• The precipitation stage is intended to eliminate the last remaining impurities. The purified immunoglobulins are pasteurised (60°C for 10 hours).This solution is freeze-dried before being sealed into vials.

“In this process we can, for example, program in the settings for the centrifuges (speed, temperature, working time etc.).These values can be changed in the SCADA to take the specific requirements of the current production batch into account. Readings are taken at every stage and sent back to the SCADA.This enables us to put a very precise traceability process in place. In particular, this means that the workload for the quality assurance teams is significantly reduced, which is an advantage in cost terms,” adds Alexis Ducancel. The Lyon site, like the Marcy site, will receive FDA and AFFAPS approval.

“Naturally, we chose HMS, because we felt that no other company has standard solutions available to return data from a very mixed set of equipment which has not necessarily been designed for connection to fieldbuses. We have 28 centrifuges, pH-meters, balances and so on. The interface protocols vary and include serial or ASCII. The 30 Anybus Communicators on site send the data back over the Ethernet or Profibus to the central SCADA.”

Anybus Communicator: the solution for integrating Serial equipment into an industrial communication network

The Anybus Communicator series of gateways for connection to industrial Ethernet/Fieldbus makes it possible to network devices which were developed for use in a serial network. The Anybus Communicator can connect most products with an RS-232/422/485 serial interface to an industrial Ethernet or fieldbus. It performs an intelligent conversion between the serial protocol and destination network. This conversion is configured using the "ABC Config Tool" software. The network configuration, once completed, can be re-used for all networks supported by the Communicator. "Quite apart from the quality of the product, we found that technical support was there whenever we needed it," concludes Alexis Ducancel.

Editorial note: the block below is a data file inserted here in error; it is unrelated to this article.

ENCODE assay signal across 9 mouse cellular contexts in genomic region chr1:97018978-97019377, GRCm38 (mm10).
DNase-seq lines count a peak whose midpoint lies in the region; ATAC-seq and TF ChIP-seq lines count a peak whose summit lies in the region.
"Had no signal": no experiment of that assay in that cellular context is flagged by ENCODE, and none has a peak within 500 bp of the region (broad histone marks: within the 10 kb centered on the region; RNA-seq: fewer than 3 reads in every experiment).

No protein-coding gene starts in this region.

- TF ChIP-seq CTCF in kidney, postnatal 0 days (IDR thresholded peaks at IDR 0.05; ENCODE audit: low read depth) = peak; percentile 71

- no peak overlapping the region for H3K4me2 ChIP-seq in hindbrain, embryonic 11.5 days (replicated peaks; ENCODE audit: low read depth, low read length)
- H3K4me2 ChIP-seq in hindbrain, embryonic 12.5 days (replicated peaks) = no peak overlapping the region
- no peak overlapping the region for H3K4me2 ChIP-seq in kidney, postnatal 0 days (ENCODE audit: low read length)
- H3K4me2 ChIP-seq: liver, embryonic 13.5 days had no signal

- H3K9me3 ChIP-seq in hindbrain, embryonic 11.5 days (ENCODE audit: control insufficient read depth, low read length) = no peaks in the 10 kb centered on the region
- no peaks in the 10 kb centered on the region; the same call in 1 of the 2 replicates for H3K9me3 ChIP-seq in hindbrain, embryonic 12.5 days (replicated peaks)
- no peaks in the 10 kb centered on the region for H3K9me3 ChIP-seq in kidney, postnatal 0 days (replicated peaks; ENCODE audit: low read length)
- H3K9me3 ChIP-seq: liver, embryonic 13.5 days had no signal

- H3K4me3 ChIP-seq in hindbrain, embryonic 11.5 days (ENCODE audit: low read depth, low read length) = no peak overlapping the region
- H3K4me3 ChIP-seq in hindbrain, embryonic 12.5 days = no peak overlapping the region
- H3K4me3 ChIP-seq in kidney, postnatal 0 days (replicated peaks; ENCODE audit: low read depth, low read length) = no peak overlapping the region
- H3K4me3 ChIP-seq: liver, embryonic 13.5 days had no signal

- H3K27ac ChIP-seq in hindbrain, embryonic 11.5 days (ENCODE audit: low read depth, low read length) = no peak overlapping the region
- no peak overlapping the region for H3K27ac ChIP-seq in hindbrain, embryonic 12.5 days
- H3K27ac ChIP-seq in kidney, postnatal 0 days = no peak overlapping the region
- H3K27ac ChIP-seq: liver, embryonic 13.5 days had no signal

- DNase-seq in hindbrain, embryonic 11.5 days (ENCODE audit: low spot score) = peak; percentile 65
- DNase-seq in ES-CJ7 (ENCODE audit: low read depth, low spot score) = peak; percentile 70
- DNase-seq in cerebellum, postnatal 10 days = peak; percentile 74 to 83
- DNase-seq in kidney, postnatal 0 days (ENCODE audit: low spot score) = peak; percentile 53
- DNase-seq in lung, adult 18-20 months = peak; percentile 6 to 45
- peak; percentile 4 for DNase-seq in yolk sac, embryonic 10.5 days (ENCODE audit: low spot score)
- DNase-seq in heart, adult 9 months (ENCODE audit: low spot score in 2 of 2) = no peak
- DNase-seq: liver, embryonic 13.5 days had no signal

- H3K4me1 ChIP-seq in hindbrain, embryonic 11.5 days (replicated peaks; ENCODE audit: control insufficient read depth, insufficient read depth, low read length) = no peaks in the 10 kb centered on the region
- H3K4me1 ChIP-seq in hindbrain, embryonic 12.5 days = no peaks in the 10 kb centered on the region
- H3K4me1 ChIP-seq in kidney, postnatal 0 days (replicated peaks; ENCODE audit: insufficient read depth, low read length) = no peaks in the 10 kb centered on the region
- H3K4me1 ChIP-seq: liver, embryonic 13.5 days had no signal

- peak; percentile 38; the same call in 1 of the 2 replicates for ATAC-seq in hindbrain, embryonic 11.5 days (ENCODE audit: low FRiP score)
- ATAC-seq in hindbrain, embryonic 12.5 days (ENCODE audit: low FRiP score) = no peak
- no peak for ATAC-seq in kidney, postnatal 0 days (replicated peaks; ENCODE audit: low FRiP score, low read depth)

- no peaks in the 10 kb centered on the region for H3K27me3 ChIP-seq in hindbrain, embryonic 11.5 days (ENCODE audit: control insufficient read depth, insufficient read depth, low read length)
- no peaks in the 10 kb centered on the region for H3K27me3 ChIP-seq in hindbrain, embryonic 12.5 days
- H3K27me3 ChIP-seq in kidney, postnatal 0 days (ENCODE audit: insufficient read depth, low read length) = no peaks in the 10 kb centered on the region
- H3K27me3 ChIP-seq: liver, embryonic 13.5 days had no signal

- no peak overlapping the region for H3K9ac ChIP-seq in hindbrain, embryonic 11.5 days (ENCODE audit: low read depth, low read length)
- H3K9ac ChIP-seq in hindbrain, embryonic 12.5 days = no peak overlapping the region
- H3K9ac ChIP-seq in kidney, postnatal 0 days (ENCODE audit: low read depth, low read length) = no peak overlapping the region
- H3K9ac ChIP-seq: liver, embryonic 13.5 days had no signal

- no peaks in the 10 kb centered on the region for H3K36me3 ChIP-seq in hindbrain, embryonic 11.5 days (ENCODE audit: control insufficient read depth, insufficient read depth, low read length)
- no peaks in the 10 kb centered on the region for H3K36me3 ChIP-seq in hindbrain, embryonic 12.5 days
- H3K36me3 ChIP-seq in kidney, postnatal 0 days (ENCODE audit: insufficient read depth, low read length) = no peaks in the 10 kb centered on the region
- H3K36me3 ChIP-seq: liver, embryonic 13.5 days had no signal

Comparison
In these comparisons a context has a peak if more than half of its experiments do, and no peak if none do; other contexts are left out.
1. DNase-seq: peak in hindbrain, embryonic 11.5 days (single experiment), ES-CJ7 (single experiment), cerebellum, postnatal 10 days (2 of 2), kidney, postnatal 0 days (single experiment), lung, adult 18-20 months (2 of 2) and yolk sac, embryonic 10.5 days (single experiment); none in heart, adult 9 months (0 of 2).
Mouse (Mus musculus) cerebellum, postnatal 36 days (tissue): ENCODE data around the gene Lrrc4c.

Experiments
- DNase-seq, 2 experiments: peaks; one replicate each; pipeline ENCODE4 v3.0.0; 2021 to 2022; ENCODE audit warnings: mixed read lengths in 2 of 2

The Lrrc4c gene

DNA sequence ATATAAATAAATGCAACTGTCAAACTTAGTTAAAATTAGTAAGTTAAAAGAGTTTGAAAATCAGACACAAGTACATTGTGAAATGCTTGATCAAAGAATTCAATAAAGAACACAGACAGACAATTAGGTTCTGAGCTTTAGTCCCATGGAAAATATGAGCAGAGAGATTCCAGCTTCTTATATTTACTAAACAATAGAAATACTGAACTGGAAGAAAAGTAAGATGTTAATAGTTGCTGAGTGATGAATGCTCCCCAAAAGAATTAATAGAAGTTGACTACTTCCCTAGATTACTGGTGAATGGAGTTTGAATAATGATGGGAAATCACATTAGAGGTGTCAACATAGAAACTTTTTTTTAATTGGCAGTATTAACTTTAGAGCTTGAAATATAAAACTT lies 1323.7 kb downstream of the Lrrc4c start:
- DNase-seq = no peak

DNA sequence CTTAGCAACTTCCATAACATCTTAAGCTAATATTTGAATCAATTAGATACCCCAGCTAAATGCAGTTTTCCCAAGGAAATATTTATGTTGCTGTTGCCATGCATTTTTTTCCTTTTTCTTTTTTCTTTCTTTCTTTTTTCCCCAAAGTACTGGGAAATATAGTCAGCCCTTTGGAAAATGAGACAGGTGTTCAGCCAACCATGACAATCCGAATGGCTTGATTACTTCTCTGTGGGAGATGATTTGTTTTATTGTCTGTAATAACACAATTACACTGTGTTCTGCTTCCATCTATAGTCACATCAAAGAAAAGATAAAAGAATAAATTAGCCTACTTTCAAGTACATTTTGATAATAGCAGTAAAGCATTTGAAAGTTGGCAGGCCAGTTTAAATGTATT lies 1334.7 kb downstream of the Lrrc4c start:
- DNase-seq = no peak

Around fifty employees are now in place at the Genzyme production site, where initial production batches are being run to validate the production process. Full production should start in late 2011, once the AFSSAPS certifications have been obtained. The total number of staff should then rise to 270.

About Genzyme
Genzyme originated in Cambridge, Massachusetts (United States), in 1981, when its founders took the gamble of providing solutions for patients affected by serious illnesses for which no treatment existed at the time. A personalised approach to health, coupled with a duty to innovate, make it a cutting-edge biotechnology company which is recognised throughout the world. Whilst help for patients affected by rare genetic diseases remains its prime calling, Genzyme also provides innovative treatments to help patients with kidney disease, cancer and arthritis, or those requiring a transplant or surgery, in addition to its work in fields such as diagnostic testing. Genzyme, a pioneering biotechnology company, is now a diverse internationally-based company, employing 11,000 people around the world.

HMS Industrial Networks is the leading independent supplier of embedded network technology for automation devices. HMS develops and manufactures solutions for interfacing automation devices to industrial networks. Development and manufacturing takes place at the head office in Halmstad, Sweden.